In November 1942 His Majesty's Submarine P311 slipped quietly from her moorings in Malta. She was never to return. Now, 73 years after her disappearance en-route to Sardinia, the vessel and her entombed 71 man crew have apparently been found gently resting on the seabed, off the Italian island of Tavolara.
Discovered by scuba diver Massimo Domenico Bondone, P311 lies in 90 metres of water, encrusted in sea life having sunk to the bottom following the suspected collision with a mine in January of 1943.
Built in Barrow-in-Furness and under the command of Lieutenant R.D. Cayley, T Class Submarine P311 was to have become HMS Tutankhamen - she didn't survive long enough to officially be given the moniker, a name never shared either before or since by a Royal Navy vessel. She was lost on a mission to destroy two Italian cruisers with Chariot human-guided torpedoes mounted on her casing.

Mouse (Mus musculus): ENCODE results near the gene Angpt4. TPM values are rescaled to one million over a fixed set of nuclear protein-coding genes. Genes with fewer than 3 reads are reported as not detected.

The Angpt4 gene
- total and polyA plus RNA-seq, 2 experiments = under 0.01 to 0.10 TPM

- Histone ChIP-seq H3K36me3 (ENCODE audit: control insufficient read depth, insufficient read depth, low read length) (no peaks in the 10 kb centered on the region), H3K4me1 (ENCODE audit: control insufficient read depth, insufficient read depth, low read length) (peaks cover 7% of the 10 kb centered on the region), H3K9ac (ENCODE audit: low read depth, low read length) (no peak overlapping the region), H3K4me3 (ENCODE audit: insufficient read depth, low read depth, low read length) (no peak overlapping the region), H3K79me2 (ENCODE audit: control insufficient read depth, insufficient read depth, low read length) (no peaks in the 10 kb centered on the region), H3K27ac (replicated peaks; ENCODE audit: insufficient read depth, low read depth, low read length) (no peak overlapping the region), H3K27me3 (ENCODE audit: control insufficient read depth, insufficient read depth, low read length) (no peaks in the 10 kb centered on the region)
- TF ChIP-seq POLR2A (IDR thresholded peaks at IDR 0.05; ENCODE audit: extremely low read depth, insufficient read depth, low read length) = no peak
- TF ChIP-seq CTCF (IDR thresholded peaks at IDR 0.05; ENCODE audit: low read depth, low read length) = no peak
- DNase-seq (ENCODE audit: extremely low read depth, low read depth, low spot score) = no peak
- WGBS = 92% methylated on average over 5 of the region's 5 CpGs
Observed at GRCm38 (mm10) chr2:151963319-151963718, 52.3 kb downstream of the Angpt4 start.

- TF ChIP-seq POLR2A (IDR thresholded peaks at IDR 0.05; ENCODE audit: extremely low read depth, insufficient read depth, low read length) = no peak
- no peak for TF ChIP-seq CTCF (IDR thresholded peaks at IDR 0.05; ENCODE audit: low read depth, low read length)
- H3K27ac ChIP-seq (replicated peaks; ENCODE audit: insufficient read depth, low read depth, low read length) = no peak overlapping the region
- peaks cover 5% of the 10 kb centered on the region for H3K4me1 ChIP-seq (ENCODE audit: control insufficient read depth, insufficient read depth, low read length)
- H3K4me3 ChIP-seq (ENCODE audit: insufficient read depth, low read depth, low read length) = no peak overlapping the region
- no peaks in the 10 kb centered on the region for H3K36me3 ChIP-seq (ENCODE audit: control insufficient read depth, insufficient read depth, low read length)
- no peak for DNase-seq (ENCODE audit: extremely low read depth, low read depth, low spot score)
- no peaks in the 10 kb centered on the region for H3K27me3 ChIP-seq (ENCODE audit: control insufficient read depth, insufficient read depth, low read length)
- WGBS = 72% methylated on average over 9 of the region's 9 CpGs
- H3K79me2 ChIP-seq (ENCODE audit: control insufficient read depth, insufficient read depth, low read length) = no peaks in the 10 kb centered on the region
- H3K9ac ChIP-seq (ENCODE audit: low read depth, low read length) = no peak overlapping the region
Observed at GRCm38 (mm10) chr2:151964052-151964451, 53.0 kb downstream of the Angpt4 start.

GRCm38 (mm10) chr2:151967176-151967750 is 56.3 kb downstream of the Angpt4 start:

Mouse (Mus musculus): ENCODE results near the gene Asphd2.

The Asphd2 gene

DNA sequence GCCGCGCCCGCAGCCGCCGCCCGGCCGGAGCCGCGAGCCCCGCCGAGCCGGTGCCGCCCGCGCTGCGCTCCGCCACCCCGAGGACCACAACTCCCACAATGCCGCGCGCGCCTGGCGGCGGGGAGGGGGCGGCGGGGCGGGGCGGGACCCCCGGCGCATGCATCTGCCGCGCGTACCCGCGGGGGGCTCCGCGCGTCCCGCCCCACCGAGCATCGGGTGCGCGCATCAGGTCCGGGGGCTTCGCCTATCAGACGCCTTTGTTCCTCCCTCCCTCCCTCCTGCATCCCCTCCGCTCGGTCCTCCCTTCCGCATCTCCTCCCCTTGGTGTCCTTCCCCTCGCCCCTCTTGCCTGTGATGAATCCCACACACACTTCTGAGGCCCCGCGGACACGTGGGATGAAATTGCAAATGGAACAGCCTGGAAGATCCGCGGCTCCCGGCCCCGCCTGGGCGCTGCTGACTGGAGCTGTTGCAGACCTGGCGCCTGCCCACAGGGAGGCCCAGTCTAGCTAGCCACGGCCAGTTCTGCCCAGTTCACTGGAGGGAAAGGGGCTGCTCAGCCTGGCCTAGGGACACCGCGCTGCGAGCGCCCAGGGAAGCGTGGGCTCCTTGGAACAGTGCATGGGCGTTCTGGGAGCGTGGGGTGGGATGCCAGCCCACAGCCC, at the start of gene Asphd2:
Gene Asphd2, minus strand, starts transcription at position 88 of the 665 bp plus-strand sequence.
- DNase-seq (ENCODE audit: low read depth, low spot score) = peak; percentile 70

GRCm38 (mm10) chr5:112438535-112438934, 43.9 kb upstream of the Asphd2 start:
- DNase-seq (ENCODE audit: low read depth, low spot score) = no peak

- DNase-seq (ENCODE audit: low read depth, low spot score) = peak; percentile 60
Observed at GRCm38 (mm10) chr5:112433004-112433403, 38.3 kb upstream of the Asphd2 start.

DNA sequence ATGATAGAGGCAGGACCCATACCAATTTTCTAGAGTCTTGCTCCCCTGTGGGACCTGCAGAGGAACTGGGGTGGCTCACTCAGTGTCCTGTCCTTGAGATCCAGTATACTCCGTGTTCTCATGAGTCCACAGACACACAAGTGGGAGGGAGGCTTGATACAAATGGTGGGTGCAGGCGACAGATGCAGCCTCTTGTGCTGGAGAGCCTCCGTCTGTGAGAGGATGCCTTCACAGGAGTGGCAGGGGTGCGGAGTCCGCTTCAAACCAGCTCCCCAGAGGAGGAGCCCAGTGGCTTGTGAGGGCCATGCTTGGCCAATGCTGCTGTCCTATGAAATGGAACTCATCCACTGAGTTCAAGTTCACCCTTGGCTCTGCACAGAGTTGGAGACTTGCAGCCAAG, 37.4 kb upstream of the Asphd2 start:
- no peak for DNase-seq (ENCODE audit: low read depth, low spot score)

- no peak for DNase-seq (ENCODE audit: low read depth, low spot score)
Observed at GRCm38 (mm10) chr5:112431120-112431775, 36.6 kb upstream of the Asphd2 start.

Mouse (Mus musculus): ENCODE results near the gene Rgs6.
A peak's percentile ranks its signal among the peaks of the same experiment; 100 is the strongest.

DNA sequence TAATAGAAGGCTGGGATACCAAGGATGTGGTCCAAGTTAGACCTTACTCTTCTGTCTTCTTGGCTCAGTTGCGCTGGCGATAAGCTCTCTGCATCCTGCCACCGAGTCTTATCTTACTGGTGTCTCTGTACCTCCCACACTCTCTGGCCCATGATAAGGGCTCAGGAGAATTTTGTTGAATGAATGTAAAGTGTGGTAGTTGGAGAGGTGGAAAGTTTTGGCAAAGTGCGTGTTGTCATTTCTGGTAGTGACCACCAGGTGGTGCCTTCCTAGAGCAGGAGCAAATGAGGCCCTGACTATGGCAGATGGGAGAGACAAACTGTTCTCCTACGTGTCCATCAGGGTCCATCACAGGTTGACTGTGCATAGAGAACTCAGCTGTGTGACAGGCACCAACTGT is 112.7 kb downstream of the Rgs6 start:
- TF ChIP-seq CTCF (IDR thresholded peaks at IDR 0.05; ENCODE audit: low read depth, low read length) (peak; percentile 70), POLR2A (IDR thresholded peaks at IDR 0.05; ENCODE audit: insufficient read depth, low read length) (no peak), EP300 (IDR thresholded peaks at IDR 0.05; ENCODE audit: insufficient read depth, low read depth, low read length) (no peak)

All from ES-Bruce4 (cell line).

A seasoned wreck diver, Mr Bondone has previously found the resting place of UJ 2208, a German submarine chaser off the coast of Genoa. To him though finding such ships is more than a hobby:
I am a strong believer that the wrecks are still alive, they are a link from past to present.
If we don’t find them, identify them and document their story, we lose the history of the ships and the men who built them and sailed with them. We don’t have much time, maybe a few decades and then time and the elements of Nature will prevail. I believe that history is not only made by masters and admirals, the last sailor too must be remembered.
A Royal Navy spokesman, meanwhile, said: "We are examining our records to determine whether or not this is a Royal Navy submarine."
T Class, or Triton, submarines were designed in the 1930s. Powered by diesel-electric engines the 54 boats built played a major role in the Royal Navy's submarine operations throughout World War Two - a quarter of them never made it home.